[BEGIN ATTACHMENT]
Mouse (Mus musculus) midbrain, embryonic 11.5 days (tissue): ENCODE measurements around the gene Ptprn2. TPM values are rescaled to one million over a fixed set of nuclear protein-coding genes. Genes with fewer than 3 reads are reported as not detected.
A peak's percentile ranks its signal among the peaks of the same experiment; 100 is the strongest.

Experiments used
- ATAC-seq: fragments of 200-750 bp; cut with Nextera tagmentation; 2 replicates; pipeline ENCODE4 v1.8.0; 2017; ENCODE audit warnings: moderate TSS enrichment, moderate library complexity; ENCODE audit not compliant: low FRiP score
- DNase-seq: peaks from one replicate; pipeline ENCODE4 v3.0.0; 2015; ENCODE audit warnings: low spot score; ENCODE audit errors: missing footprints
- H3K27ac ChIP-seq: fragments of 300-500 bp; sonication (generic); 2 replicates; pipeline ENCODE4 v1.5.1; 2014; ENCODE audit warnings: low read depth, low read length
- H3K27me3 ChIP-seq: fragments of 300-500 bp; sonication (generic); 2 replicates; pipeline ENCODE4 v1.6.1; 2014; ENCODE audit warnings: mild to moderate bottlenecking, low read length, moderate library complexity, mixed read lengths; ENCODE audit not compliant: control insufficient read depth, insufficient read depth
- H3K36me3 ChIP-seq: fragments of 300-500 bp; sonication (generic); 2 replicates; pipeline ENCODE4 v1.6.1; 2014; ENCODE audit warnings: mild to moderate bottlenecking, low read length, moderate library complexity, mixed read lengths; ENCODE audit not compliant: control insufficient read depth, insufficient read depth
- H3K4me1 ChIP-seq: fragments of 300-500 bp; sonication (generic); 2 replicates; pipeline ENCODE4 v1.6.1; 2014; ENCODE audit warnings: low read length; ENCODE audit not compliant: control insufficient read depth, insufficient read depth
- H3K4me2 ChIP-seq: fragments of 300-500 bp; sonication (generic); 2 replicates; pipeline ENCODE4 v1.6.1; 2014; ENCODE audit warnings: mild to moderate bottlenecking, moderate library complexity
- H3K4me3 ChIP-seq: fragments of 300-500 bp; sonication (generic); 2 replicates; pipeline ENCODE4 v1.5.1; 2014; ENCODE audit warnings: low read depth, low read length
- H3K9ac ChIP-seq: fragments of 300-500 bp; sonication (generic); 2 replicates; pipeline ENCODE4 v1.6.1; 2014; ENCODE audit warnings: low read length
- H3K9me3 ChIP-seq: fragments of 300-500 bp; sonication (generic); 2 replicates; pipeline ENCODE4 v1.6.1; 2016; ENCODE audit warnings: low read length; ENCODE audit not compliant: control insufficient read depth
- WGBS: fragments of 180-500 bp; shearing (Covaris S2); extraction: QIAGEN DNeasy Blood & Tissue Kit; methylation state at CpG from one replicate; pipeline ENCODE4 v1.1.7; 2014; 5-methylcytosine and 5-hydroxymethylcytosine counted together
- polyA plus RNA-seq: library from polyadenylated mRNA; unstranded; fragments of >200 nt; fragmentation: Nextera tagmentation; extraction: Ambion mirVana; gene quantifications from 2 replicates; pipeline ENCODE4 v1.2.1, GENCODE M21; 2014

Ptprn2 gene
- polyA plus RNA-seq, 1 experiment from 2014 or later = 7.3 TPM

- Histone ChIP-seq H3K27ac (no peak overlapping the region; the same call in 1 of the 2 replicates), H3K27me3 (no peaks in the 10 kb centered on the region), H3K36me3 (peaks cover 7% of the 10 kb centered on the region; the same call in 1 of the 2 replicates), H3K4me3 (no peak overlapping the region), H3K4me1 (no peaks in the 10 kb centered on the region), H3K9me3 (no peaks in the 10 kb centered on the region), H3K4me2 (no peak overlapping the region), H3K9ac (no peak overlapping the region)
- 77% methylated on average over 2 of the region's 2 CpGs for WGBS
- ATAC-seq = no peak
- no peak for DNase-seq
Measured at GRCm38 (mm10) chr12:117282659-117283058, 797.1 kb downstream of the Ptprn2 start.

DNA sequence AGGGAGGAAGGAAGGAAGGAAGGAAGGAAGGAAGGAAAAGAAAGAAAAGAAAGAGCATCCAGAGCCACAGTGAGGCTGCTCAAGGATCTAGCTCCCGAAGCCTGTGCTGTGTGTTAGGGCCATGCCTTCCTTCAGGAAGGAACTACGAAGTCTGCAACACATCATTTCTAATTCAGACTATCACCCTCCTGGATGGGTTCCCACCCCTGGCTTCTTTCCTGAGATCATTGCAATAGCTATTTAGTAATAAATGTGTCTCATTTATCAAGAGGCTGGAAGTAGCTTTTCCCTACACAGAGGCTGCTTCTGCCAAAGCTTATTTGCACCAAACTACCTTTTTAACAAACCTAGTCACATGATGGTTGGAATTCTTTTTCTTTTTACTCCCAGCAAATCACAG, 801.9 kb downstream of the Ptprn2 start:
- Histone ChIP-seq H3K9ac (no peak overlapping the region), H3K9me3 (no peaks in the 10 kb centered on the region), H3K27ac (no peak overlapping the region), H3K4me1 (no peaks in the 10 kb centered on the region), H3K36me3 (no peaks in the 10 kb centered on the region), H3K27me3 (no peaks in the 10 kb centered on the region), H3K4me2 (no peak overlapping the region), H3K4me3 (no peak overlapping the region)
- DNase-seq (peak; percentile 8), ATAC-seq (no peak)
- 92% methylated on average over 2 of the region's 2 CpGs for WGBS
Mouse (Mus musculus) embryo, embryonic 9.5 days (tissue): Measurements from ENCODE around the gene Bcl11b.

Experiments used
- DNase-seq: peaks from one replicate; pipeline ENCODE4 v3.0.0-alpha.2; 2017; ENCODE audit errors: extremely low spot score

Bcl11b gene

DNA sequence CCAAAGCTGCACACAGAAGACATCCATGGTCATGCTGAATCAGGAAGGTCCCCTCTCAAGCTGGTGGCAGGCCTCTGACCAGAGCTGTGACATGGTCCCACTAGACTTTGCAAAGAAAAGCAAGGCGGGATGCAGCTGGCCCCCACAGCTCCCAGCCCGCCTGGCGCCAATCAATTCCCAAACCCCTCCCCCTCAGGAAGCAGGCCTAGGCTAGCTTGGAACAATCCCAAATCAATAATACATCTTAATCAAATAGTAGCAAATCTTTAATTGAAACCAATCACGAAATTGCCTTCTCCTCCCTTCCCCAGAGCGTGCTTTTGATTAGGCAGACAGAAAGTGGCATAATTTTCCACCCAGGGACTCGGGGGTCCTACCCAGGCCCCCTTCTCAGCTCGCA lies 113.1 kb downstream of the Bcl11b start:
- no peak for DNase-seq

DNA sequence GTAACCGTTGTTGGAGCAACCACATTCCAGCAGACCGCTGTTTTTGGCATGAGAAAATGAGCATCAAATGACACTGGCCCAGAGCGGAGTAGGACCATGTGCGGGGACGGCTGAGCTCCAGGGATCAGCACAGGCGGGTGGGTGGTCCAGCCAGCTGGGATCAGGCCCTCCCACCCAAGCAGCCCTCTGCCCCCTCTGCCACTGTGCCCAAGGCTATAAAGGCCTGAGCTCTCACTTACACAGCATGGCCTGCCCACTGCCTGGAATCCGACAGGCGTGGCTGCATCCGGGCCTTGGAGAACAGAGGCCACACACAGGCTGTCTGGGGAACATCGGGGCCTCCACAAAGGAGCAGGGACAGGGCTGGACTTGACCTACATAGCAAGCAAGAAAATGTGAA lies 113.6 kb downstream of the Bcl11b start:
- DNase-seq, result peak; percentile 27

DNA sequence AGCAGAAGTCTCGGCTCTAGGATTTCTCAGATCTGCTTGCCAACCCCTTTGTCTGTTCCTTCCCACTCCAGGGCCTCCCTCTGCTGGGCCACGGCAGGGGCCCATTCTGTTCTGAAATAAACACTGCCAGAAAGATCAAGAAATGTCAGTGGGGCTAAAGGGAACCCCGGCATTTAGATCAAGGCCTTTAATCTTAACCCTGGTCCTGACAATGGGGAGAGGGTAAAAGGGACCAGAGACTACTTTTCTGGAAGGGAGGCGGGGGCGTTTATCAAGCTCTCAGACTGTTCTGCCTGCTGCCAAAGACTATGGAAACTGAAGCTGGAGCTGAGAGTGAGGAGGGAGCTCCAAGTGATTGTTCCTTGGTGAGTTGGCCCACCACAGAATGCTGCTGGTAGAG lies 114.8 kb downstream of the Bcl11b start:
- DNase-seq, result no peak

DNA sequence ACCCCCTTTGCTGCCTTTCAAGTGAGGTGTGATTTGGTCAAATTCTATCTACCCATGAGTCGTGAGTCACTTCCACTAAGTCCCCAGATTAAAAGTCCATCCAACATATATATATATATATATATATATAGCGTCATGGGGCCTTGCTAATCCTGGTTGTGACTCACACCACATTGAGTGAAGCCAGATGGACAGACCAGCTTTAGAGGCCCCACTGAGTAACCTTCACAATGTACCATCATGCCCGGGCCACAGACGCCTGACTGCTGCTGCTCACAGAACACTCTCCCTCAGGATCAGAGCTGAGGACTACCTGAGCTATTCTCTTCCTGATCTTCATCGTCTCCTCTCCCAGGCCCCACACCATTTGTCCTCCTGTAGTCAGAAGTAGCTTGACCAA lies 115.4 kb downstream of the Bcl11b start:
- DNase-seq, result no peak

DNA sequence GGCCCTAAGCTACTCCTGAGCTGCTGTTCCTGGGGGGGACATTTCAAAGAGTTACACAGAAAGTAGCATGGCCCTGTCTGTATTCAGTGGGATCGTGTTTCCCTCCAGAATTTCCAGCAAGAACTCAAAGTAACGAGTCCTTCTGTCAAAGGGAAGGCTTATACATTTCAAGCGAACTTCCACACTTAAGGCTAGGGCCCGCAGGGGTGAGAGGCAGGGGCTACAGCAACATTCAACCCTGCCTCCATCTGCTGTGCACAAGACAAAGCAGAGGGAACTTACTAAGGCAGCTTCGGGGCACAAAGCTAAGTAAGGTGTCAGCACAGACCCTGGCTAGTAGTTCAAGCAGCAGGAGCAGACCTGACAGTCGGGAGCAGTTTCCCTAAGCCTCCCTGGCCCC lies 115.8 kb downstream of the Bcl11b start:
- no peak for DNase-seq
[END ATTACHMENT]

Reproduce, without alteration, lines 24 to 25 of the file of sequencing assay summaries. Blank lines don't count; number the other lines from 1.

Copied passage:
- Histone ChIP-seq H3K9ac (no peak overlapping the region), H3K9me3 (no peaks in the 10 kb centered on the region), H3K27ac (no peak overlapping the region), H3K4me1 (no peaks in the 10 kb centered on the region), H3K36me3 (no peaks in the 10 kb centered on the region), H3K27me3 (no peaks in the 10 kb centered on the region), H3K4me2 (no peak overlapping the region), H3K4me3 (no peak overlapping the region)
- DNase-seq (peak; percentile 8), ATAC-seq (no peak)